Blasto Manual (Front Cover)
|Original Retail Price||$24.95 (USD)|
|Programmer(s)||Elaine Henshon & Bob Harris|
|Format(s)||Solid State SoftwareTM Command Module|
|Release||1981 (1st Quarter)|
Blasto is a port of the 1978 Sega/Gremlin arcade game  of the same name. Blasto was programmed by Elaine Henshon and Bob Harris. It was published by Milton Bradley, although it was distributed by Texas Instruments. Blasto sold for $24.95 originally, and was made available during the 1st quarter of 1981. It was released on Solid State SoftwareTM Command Module.
- 1 Gameplay
- 2 Two Player Mode
- 3 Advertising Blurbs
- 4 Fun Facts
- 5 Manual
- 6 Downloads
- 7 References
- 8 External Links
Although a port of an arcade game, Blasto for TI-99/4A has some singular differences that set it apart from the original Sega/Gremlin Blasto. The original Blasto was in black and white (more a product of the era due to technological limitations), versus full color for the TI version. The original featured a spaceship while the TI port portrays tanks blasting away at mines. Besides those two changes, the Texas Instruments port and the original are for all intents and purposes, identical.
One Player Mode
In one player mode, the player attempts to clear the entire field (playing area) of large blue mines. The field is also littered with small green mines. The small green mines don't have enough power to affect the tank, however; getting too close to a large blue mine when it explodes will send the player's tank into a spin-out returning it back to its starting point. The goal is to completely clear the field of all large blue mines in the allotted time.
One Player Options
There are three options to choose from in one player mode:
- Speed: Determines the length the game lasts and has three options:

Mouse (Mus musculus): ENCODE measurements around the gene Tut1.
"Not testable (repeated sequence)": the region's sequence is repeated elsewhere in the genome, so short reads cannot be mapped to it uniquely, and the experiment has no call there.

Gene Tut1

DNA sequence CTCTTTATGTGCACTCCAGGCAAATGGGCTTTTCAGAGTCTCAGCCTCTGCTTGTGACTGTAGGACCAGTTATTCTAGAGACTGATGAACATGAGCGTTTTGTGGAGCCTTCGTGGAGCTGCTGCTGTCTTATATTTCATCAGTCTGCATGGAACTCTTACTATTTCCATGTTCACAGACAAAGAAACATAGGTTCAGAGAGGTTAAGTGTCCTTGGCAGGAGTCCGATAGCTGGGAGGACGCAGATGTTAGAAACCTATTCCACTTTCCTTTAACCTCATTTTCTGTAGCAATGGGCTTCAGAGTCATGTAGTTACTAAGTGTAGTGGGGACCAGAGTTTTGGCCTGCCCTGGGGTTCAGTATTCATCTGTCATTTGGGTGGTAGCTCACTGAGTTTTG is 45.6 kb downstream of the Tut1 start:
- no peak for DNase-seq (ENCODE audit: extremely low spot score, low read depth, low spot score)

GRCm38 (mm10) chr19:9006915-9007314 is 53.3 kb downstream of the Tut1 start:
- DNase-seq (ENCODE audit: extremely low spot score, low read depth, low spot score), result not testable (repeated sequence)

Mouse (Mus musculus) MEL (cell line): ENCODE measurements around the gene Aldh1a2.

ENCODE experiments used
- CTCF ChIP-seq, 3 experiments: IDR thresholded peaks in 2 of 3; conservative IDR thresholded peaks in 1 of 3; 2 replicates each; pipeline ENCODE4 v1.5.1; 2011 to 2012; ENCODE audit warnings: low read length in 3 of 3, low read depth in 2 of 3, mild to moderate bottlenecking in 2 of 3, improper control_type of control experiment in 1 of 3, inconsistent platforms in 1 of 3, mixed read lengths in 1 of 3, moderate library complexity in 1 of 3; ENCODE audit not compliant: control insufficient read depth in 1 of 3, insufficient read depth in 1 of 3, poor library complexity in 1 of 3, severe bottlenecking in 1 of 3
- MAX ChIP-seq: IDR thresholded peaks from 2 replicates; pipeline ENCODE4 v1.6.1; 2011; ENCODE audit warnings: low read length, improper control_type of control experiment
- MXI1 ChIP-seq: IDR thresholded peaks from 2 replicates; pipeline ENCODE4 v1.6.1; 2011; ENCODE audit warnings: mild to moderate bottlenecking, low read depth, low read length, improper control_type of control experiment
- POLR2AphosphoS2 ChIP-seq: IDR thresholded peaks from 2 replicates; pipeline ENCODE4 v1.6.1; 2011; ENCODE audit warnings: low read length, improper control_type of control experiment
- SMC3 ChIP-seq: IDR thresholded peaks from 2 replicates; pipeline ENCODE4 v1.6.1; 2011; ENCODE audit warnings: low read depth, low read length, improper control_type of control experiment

- Sluggish: 90 seconds
- Rapid: 75 seconds
- Full Tilt: 60 seconds
- Tanks Trails: Defines whether or not there are trails that the player can maneuver through at the beginning of the game.
- Mine Density: Determines how many mines the field contains.
Two Player Mode
Two player mode provides a few unique options. Time limits per round for two-player mode is always 90 seconds. The object in two player mode includes shooting the opponent as well.
- Tank Motion: Tank motion can either be "Normal" or "Invisible." In invisible mode, the tanks are invisible while moving, whereas, in normal mode, the tanks remain visible at all times.
- Battleground: In two-player mode, there are two options, "Mine Field" and "Obstacles." In mine field mode, the field is similar to the mine field in one-player mode, except the players not only need to make sure not to be too close to an exploding mine, but have to elude being shot by his/her opponent. In obstacle mode, there are no mines. The players simply navigate through a maze and attempt to hit their opponent.
Front Cover of Manual
Blasto puts you in command of an armored tank traveling through a dangerous minefield. You score points by destroying mines or blasting your opponent's tank!
Back Cover of Manual
Experience the thrill of maneuvering a tank through a treacherous minefield! With the Blasto Command Module, you guide your tank through an arena, firing at mines as you go. Based on the number and types of mines you destroy in the allotted time period, points are added to your score.
Triton Catalog - Spring 1984
Tank battle for 1 or 2 players. Destroy a field of mines while avoiding your opponent's fire. A fast-paced race against the clock to hit the most mines, while escaping damage to your own precious vehicle! For ages 10 and up. (Wired Remote Controllers recommended.)
- Milton Bradley chose in this port of Blasto, to replace the space ship with tanks for marketing reasons.
- The program was started by Elaine Henshon who for unknown reasons, stopped working on it (perhaps because she was busy with other projects). Robert S. Harris (known as RoSHa), picked up Blasto and finished the project.
- Originally, TI initially intended to combine Blasto, Hunt the Wumpus, and A-MAZE-ING into one module, but Kevin Kenney added features to the games making them viable stand-alone products.
- The European manual cover erroneously lists Blasto as part#: PHM 3023 instead of PHM 3032.